MOT: How many pieces in the orchestra, by the way?

LG: Well, it's now reduced to 44, because of the staging requirements. It started at 50, and we've had to drop six for staging. Some of the bigger cities, like Hollywood Bowl, we had up to 60 expanded strings, which was wonderful, so it's all based on the venue and the staging that's available.

MOT: What do you use?

LG: String section, because everybody else-the four horns, the four trombones and three trumpets, and the five woodwinds-I mean they all have very specific parts. You can't really drop any of them. The strings are duplicitous of course, just for power and numbers, so if you have to drop people, it's going to come out of the strings, and that makes is harder to get the impact and huge, lush sound, but that's what you have to go through.

MOT: Have you been fairly satisfied with the results of the performances?

LG: Yeah, all of them-Reno included, not that I was expecting it to be bad, but I was just concerned that the first show would have all kinds of problems, but I thought it was surprisingly successful, so and all of them have been very, very good, so I've been very happy with it.

MOT: What are the high points for you during the show?

LG: Actually, what used to be my fear was "Gates Of Delirium", and is now my favorite thing to do, because it's just so integrated with what's going on with the band. I just enjoy hearing that one go down, and my bigger concerns are "Ritual" during the percussion breaks, just because we still have these areas that are difficult to get out of, but they're working now, so I think everything's seems to be intact.

MOT: When you say "Gates", are you referring to a specific section?

LG: Yeah, pretty much the middle section where all the complex rhythms really get in there. I now fully understand them, and we're executing them just perfectly, so I'm really happy with that, and they're fun to play because there are huge sounds right there.

MOT: Yeah, the intro is a challenge too.

LG: That's still a little bit hard, because Jon's vocal entrance... we're never really sure where that's going to be, but that's one of those areas where we do jump forward or jump back as necessary, but it's not too bad. "Nous Sommes Du Soleil" out of "Ritual", Jon has a tendency to come in where he likes to come in. It's not a problem for us to do it, because it's just a matter of paying attention and jumping around. It always works, but I don't mind that. It makes it kind of fun to, "OK, let's move back two bars or move forward four," and everybody's perfectly happy with that.

MOT: There are some sections where you're not afraid to jump in, like in the beginning of "Gates" where Steve goes [sings the fast guitar figure, at 1:38 into RELAYER]. I'm surprised to hear the orchestra playing that part.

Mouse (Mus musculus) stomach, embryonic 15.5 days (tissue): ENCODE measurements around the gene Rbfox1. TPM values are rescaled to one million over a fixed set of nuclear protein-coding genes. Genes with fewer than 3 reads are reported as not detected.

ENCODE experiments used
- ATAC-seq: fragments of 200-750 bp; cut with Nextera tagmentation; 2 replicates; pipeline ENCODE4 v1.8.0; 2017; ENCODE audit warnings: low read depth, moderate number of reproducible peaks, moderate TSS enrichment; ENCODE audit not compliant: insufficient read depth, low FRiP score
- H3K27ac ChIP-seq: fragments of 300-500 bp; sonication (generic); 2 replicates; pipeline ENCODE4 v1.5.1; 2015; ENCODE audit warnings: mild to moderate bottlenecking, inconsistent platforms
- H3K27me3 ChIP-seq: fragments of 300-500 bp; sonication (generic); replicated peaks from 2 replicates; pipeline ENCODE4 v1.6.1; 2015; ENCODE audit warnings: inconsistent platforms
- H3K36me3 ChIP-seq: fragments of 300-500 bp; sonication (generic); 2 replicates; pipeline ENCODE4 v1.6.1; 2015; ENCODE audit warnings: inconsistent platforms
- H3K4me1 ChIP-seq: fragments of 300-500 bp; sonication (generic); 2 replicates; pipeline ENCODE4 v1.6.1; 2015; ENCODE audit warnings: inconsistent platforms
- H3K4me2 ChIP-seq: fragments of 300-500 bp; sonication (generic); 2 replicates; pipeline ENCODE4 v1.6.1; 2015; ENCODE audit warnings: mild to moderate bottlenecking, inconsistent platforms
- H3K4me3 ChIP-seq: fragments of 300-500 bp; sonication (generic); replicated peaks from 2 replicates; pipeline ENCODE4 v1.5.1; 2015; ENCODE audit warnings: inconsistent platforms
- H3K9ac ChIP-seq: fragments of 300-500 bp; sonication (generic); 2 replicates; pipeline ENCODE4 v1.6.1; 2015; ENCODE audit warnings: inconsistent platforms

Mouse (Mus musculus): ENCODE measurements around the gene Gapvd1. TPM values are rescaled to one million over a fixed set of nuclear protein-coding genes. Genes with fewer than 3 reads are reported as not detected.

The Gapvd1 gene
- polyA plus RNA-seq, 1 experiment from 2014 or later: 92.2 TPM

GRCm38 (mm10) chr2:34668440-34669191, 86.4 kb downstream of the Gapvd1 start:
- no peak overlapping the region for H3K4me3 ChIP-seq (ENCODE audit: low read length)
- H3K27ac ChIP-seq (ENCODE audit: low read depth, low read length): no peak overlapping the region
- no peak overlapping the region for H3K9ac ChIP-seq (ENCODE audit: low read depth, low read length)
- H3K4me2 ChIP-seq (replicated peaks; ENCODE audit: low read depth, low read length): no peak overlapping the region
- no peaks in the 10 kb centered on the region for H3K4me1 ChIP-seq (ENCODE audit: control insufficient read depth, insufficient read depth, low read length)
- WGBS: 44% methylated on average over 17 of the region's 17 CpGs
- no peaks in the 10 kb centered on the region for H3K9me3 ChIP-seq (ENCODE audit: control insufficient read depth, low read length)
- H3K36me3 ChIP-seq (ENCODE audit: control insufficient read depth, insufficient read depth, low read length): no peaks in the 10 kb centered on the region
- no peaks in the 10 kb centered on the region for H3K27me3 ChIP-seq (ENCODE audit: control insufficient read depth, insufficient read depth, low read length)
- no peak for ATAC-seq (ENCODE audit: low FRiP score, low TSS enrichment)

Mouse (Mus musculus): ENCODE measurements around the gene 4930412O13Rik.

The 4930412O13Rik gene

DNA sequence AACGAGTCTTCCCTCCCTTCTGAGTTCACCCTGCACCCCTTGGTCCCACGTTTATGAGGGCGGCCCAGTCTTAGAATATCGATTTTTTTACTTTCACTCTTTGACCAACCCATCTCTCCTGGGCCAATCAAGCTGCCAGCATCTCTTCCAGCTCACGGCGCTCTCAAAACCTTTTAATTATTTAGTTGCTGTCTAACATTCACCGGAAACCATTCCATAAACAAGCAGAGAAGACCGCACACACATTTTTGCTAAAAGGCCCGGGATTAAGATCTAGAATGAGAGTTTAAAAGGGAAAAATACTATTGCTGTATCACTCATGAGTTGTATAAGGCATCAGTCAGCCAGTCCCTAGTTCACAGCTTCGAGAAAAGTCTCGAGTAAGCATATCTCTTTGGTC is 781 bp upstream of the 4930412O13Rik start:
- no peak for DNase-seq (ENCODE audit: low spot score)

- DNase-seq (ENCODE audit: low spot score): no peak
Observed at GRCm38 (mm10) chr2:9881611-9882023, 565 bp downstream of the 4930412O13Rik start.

Well, I mean they do play these parts rote, and they're absolutely where they are, and I know that they're going to play them, so why not take advantage of them... yeah, that's a part of the fun of making it a more complex orchestration on those things, because you might as well go for it. That's what Yes is all about, so we're going to be about that too.


LG: You know, I never have. I just don't happen to have a copy, and I've been very busy. I wanted to hear it, just so I knew what had happened before, but I've never heard it.

MOT: That's pretty much not appreciated by most Yes fans. They thought it was kind of like a hack-type of job.

LG: Was it? I don't have an opinion only because I haven't heard it, so... well hopefully this will be better, I'm sure... I think it is. The reaction that we've been getting from the fans on the Internet seems very positive, so I think it's a winner.

MOT: What are some of your favorite Yes songs?

LG: "Close to the Edge"-one of my all-time favorites, the whole album and everything on it... "Siberian Khatru"-I love that. "Heart of the Sunrise"-maybe my personal favorite. There was discussion about possibly doing that, but that just didn't happen. I mean, there are so many different choices, and almost every one of them works for orchestra. It's just... it's incredible. There's so many that I'd like to do. There's even "Time And A Word"-I like that.

Rehearsing in Reno

MOT: A lot of people were hoping for "No Opportunity Necessary". That's a heavily-orchestrated song to begin with, and that's almost fanfare-ish. Yes hasn't played that in years.

LG: It's not that they wouldn't; it's just that they make their choices, and then they have to spend several weeks working those back up again, so it's a matter of their original choice list.